The European Union (EU) has made significant changes to the rules covering state aid to failed banks and will make them more stringent from 1 August.
It is seeking to ensure taxpayers do not take as much of a hit when banks come to the brink of collapse, which has happened in recent years. For example, in the UK the Royal Bank of Scotland and Lloyds Banking Group both needed to be propped up by the government in order to stay afloat.
These two banks are closing in on a return to the private sector, but the EU is keen on not letting this situation happen again.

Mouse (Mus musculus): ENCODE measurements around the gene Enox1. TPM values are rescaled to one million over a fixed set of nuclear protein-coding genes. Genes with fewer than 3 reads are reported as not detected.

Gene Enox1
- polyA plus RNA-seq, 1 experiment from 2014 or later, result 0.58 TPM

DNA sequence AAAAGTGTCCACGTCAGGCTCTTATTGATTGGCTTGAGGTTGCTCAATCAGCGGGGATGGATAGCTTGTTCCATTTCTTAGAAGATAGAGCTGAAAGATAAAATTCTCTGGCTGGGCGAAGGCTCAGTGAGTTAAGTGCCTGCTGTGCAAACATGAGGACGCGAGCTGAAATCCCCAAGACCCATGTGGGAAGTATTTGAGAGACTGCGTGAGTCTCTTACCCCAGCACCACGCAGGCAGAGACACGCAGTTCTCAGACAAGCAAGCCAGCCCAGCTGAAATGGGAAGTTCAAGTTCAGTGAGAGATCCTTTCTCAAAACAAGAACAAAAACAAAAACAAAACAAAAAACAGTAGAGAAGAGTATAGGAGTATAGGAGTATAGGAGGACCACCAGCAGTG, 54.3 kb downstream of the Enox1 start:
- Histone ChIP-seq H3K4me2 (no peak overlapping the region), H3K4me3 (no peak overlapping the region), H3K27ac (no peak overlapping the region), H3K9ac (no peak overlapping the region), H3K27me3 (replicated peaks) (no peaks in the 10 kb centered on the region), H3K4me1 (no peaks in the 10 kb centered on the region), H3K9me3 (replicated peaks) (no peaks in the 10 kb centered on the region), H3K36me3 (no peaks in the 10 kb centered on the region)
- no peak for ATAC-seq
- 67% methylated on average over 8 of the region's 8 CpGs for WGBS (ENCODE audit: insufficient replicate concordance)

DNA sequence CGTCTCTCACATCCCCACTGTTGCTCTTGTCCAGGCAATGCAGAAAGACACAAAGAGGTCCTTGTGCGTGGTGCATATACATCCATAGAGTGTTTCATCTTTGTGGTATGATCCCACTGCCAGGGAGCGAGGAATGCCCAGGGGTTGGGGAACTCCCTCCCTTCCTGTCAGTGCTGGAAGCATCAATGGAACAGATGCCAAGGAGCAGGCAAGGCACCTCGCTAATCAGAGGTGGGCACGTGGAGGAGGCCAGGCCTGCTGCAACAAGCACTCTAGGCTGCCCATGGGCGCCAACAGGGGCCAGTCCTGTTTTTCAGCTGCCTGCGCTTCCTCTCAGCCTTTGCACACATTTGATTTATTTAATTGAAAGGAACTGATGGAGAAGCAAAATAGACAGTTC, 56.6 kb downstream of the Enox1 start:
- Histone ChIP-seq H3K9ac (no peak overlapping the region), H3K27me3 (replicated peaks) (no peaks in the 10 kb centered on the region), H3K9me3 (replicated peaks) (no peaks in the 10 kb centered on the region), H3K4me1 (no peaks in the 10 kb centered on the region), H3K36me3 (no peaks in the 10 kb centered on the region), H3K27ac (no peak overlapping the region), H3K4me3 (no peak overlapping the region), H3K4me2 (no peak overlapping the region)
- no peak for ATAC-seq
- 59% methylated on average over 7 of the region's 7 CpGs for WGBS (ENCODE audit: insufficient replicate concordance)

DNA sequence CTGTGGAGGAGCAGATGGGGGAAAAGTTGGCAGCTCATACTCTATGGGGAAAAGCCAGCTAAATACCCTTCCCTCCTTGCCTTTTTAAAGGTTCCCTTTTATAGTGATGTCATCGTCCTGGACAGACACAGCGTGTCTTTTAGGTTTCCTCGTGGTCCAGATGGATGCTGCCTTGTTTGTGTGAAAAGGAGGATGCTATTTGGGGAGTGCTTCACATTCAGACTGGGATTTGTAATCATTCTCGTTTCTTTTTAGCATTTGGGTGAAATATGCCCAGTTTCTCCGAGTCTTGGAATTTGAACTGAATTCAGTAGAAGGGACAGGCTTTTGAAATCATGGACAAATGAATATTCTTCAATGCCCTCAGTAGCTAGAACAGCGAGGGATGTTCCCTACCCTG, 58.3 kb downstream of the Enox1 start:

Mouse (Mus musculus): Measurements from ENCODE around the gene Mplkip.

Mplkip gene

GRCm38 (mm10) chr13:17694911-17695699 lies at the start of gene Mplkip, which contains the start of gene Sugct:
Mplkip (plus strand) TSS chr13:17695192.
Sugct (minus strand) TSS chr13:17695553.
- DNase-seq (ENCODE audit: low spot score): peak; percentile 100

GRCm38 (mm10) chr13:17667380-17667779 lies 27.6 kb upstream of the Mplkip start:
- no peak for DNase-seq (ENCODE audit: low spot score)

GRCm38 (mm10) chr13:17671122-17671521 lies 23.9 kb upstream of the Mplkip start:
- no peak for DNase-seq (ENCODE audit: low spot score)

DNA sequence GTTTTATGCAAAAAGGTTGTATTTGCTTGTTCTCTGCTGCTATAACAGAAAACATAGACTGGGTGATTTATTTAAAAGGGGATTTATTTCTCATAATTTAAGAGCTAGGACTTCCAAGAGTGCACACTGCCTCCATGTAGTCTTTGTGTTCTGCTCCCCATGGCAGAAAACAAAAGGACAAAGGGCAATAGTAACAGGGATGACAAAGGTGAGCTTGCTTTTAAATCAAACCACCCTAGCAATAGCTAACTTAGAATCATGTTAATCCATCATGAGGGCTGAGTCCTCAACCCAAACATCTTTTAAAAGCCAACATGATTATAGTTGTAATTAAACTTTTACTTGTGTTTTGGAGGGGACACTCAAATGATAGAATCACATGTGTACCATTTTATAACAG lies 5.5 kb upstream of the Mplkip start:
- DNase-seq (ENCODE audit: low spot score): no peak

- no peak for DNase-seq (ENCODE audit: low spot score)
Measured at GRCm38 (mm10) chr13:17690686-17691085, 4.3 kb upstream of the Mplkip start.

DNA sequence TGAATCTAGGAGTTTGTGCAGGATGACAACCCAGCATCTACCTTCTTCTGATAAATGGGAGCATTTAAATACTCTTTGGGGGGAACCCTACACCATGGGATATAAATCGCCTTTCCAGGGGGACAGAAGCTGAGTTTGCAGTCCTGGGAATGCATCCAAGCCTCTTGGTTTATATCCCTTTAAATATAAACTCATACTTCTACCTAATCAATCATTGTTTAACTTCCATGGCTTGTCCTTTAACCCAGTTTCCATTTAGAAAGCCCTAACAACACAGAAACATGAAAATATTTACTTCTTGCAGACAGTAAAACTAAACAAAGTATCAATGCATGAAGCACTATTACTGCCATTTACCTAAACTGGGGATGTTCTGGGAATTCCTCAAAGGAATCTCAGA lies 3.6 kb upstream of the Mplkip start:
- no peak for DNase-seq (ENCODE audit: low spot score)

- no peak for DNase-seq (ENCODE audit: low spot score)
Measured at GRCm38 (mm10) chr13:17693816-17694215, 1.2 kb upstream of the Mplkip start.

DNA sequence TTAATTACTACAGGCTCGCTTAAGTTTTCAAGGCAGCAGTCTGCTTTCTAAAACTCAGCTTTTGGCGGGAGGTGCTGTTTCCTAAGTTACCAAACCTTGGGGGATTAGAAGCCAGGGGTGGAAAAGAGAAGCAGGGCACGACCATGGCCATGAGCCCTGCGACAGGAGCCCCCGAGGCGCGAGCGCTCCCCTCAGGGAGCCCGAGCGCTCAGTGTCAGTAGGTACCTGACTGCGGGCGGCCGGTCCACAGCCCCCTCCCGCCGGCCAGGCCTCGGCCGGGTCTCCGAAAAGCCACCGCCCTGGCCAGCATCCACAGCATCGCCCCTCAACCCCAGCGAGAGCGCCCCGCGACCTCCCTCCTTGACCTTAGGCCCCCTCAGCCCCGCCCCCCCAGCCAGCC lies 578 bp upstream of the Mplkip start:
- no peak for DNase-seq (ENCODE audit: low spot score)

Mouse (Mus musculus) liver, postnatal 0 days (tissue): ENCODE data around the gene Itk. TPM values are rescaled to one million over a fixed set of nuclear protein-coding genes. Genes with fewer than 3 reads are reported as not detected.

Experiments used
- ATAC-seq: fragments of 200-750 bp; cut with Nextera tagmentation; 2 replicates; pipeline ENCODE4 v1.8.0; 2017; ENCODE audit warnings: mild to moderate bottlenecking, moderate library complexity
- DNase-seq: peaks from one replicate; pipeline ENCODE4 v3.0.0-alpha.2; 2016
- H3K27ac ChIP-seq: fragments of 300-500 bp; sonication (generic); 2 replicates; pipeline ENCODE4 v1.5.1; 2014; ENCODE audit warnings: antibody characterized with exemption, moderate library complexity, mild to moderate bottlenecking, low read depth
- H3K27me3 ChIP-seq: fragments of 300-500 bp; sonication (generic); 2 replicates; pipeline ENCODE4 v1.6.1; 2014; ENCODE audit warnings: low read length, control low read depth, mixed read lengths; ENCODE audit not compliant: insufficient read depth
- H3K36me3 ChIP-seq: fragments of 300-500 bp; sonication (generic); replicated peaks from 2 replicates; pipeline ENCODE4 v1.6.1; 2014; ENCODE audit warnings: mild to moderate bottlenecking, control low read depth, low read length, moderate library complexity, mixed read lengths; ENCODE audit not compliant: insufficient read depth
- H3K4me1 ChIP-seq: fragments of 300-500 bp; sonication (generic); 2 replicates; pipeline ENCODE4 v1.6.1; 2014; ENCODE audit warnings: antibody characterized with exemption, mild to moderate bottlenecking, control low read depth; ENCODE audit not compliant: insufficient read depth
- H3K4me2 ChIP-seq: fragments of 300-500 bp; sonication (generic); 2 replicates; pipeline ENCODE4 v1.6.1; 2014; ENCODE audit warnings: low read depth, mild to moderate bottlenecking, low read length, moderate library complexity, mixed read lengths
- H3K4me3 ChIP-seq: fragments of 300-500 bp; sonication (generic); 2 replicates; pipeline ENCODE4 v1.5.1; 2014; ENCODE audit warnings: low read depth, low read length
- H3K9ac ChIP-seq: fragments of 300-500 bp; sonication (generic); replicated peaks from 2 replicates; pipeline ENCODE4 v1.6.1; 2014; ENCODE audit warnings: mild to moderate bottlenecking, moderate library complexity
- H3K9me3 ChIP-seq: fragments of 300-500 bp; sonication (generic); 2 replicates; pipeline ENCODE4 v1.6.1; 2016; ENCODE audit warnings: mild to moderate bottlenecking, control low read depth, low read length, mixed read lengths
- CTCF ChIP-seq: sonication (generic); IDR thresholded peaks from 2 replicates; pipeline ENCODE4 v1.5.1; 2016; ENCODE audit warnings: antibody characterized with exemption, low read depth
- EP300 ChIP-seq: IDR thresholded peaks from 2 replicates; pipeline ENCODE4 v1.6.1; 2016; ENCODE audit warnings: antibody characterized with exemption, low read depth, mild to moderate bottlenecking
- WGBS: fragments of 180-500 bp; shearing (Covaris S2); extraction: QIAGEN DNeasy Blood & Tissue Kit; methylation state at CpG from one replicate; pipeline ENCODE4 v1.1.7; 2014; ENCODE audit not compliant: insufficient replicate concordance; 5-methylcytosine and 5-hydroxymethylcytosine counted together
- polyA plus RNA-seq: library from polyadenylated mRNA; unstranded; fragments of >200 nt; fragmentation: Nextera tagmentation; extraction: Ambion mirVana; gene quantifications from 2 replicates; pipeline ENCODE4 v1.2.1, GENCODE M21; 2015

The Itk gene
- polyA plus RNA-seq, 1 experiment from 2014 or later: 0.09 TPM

In order to do this private creditors will be the first to take a hit, while bailed-out lenders will be forced to slash the amount spent on wages. Taxpayers will be last in line to foot the bill.
From August, any bank in the EU that requires financial assistance from the state will first need to present a detailed restructuring plan that ensures its viability before any help is given, instead of the previous model, which saw aid dished out before a scheme was put in place.
By Asim Shah